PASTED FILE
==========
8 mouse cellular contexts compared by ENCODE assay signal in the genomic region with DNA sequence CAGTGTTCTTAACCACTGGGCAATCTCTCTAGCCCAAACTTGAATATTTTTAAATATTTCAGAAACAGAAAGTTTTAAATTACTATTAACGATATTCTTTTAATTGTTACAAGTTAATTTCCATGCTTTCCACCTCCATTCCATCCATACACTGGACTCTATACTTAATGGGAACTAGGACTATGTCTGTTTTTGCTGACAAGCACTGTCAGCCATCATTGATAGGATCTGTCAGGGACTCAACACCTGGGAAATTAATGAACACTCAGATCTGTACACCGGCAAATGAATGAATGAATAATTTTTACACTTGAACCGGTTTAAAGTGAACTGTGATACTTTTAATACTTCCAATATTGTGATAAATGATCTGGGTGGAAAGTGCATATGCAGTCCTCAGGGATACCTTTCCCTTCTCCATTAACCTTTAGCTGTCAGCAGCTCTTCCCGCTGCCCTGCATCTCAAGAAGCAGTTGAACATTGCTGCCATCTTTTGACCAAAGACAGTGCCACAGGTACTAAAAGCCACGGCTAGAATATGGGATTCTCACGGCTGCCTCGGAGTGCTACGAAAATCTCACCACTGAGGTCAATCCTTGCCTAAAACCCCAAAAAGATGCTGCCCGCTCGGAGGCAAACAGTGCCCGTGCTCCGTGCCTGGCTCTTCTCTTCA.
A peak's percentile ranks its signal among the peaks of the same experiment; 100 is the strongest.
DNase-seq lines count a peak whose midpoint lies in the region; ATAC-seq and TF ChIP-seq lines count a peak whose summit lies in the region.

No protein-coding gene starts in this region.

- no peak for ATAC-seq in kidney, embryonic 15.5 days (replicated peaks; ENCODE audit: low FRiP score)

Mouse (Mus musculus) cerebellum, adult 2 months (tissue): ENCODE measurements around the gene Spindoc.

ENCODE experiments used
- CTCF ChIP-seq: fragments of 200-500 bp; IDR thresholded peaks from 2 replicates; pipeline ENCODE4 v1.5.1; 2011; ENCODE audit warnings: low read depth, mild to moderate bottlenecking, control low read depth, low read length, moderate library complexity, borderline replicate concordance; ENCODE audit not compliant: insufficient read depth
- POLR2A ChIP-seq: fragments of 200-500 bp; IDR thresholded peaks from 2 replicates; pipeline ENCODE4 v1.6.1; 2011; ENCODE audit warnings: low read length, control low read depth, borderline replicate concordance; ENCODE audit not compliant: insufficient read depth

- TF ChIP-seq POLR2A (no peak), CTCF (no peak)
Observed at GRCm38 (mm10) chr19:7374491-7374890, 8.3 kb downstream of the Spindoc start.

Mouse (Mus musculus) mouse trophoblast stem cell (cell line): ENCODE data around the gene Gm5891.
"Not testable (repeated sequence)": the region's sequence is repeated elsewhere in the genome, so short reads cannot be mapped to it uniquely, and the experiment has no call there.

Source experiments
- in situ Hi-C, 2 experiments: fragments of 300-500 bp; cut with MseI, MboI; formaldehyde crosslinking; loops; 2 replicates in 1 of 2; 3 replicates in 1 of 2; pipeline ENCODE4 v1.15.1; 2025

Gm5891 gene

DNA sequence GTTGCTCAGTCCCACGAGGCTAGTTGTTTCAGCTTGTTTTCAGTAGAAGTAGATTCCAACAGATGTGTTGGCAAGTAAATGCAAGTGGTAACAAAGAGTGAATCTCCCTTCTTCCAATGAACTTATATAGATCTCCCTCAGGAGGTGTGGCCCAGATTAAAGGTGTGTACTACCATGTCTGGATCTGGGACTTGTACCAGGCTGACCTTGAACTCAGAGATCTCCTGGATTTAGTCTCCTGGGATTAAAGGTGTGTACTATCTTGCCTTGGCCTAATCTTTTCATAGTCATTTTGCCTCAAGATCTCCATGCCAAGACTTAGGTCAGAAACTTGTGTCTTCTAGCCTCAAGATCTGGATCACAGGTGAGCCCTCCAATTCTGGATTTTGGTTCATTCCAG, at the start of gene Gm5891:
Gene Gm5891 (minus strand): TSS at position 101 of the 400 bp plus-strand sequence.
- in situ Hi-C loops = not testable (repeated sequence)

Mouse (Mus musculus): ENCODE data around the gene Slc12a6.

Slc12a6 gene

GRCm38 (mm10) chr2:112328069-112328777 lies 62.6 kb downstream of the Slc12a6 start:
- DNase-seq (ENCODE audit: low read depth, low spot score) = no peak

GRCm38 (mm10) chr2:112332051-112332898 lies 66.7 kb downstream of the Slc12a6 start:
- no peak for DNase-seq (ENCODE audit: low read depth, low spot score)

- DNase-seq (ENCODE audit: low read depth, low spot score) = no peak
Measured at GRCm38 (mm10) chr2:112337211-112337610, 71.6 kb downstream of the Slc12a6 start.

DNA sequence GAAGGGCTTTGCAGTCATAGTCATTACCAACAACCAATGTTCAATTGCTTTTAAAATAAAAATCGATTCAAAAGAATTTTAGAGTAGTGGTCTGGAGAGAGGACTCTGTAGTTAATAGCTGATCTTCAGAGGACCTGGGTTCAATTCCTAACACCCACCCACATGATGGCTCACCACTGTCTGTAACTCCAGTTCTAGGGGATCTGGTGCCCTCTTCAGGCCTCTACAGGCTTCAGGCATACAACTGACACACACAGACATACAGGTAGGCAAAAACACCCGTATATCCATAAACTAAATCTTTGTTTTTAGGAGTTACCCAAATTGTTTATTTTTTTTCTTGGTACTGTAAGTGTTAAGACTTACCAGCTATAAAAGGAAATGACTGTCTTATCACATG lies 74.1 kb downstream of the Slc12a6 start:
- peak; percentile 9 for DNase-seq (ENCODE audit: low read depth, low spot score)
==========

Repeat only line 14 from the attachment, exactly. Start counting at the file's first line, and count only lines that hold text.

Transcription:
Source experiments